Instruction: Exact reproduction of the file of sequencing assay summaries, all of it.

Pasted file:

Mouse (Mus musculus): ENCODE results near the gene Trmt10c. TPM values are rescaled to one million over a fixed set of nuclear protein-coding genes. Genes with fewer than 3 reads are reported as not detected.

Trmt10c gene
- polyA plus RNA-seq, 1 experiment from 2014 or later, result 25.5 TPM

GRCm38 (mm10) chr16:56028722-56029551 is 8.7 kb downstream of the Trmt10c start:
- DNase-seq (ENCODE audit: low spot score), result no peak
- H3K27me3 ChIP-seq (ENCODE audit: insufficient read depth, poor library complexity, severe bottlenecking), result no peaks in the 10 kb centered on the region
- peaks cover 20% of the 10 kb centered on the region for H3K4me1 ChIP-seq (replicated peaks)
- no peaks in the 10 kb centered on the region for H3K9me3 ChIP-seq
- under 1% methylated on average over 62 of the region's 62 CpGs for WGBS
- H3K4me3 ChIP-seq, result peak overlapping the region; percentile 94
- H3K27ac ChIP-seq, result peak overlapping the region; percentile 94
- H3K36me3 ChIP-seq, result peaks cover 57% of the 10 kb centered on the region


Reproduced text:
Mouse (Mus musculus): ENCODE results near the gene Trmt10c. TPM values are rescaled to one million over a fixed set of nuclear protein-coding genes. Genes with fewer than 3 reads are reported as not detected.

Trmt10c gene
- polyA plus RNA-seq, 1 experiment from 2014 or later, result 25.5 TPM

GRCm38 (mm10) chr16:56028722-56029551 is 8.7 kb downstream of the Trmt10c start:
- DNase-seq (ENCODE audit: low spot score), result no peak
- H3K27me3 ChIP-seq (ENCODE audit: insufficient read depth, poor library complexity, severe bottlenecking), result no peaks in the 10 kb centered on the region
- peaks cover 20% of the 10 kb centered on the region for H3K4me1 ChIP-seq (replicated peaks)
- no peaks in the 10 kb centered on the region for H3K9me3 ChIP-seq
- under 1% methylated on average over 62 of the region's 62 CpGs for WGBS
- H3K4me3 ChIP-seq, result peak overlapping the region; percentile 94
- H3K27ac ChIP-seq, result peak overlapping the region; percentile 94
- H3K36me3 ChIP-seq, result peaks cover 57% of the 10 kb centered on the region